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I am a ruby newbie and have a problem with getting the code below to work

def factorial(n)
  if n == 0
    n * factorial(n-1)

puts factorial(numbers)

I keep getting the error message can't convert Fixnum into Array (TypeError) in `factorial'. Anyone able to help me with answer to what I am doing wrong in this case? Thanks in advance

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How is numbers defined? Have you tried puts factorial(200) or something similar? Have you verified that numbers is a Number and not an array? – Earlz Dec 4 '09 at 22:45

As mquander says, numbers is apparently an array.

So what you need is something like:

puts( { |n| factorial(n) })

And, incidentally, your error has nothing to do with recursion.

Confirming mquander's theory:

> numbers = [1,2,3]
> puts factorial(numbers)
TypeError: can't convert Fixnum into Array

And just out of curiosity, here's how you implement factorial in ruby without recursion, so that you don't get a stack overflow for large numbers.

def factorial(n)
  (1..n).inject(1) { |ac, x| ac * x }
share|improve this answer

I don't know any Ruby, but I suspect that numbers is an array of numbers, not just one, and when you pass it to factorial it tries to perform the computation and blows up. (It doesn't make sense to compare an array to zero, multiply it, or subtract it.)

You'll need to either change factorial to accept multiple numbers and find the factorial of each, or (easier) change the calling code to compute one factorial at a time over the set of numbers.

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I just busted out irb to test this. If numbers is an array, it will give this error, indeed. It complained about the - method, though. Ruby doesn't care what types are compared with ==, an array will just never equal 0, so it moved on and tries to subtract 1 from your array and blows up there. You want to iterate over your array on calling, probably, like this: numbers.each do |number| puts factorial number end You could write a little wrapper method, if you really wanted. Or if you want an array back out, you could do... puts numbers.collect { |number| factorial number } – Ben Hamill Dec 4 '09 at 22:50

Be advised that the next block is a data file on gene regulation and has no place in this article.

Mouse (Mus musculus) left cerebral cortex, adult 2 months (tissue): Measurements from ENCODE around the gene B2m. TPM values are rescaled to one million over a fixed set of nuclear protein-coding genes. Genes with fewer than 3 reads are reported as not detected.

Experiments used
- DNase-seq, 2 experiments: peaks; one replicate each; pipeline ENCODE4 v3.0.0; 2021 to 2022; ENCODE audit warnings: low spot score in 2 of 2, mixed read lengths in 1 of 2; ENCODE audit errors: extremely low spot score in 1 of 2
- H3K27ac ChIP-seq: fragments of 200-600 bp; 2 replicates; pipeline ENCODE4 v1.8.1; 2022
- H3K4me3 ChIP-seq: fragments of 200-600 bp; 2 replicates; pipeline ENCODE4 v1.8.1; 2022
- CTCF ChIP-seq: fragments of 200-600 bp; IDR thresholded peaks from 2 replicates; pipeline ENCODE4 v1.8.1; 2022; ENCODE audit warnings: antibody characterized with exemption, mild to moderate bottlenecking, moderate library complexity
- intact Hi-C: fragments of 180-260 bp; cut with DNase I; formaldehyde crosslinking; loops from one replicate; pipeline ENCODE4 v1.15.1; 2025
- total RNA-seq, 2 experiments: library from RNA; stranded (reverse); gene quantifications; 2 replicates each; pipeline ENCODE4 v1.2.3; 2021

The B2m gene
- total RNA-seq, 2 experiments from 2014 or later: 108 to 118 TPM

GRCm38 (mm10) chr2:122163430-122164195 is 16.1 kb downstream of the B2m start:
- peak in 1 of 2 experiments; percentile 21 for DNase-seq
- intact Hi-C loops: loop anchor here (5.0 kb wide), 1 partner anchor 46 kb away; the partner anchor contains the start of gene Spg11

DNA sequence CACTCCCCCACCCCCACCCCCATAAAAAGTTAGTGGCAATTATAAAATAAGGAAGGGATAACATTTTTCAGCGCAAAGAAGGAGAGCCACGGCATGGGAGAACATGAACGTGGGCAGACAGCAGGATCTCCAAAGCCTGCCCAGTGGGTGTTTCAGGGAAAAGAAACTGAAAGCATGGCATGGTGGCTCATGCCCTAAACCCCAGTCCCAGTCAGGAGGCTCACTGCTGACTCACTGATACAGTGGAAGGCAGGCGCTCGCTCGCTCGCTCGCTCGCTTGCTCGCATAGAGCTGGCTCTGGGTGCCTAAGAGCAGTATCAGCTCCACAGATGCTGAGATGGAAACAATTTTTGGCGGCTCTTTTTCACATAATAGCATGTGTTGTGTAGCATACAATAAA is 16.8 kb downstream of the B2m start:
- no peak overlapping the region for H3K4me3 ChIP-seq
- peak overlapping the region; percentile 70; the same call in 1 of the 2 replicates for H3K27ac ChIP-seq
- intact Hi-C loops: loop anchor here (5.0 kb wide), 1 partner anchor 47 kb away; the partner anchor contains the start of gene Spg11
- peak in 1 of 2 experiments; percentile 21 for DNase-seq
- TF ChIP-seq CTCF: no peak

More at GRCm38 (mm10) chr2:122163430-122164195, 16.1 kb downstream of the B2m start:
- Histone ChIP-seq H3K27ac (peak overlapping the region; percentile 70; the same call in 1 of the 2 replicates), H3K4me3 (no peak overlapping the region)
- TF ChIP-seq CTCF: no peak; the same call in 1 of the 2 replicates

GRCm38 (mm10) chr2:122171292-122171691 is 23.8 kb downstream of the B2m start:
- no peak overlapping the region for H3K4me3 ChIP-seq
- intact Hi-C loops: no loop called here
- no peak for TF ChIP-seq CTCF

Yeah, I realized based on the error that my initial idea (it was blowing up when comparing) was probably not correct and it was likely later on during the multiplication or subtraction, so I edited my answer to hedge my bets ;) – mquander Dec 4 '09 at 22:51
Well, [1, 2, 3] * 3 returns [1, 2, 3, 1, 2, 3, 1, 2, 3] in Ruby, but your point stands. – Ben Hamill Dec 4 '09 at 22:53

you are probably looking for something like: { |n| factorial(n) }
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As an addition to kch's code, you can modify the function to handle both array and scalar input.

def factorial(n)
  if n.is_a?(Array)
    return {|n| factorial(n)}
  raise unless n.is_a?(Integer) and (n >= 0)
  (n == 0) ? 1 : n * factorial(n-1)

This functions handles scalars, arrays, nested arrays, invalid things, etc.

Edit: Incorporated kch's simplified type-checking code

share|improve this answer
Instead of trying to handle all sorts of unexpected input, it's better to actually ascertain that you are getting a number, in fact, a positive integer, which is the correct domain for the factorial function. So, raise unless n.is_a?(Integer) and n >= 0 – kch Dec 4 '09 at 23:03
Since the submitter was feeding an Array into his function, I assumed that the function needed to handle such input. If Array support is not needed then yes, your solution is a much cleaner one (I always forget about raise). – bta Dec 4 '09 at 23:33
Now that I re-think about it, type checking should not be needed. A function like this would be implemented as a member function and classes like Integer would be extended to include it (so you would call it with something like x=212.factorial), so the argument would be implicit and of a guaranteed type. – bta Dec 4 '09 at 23:42

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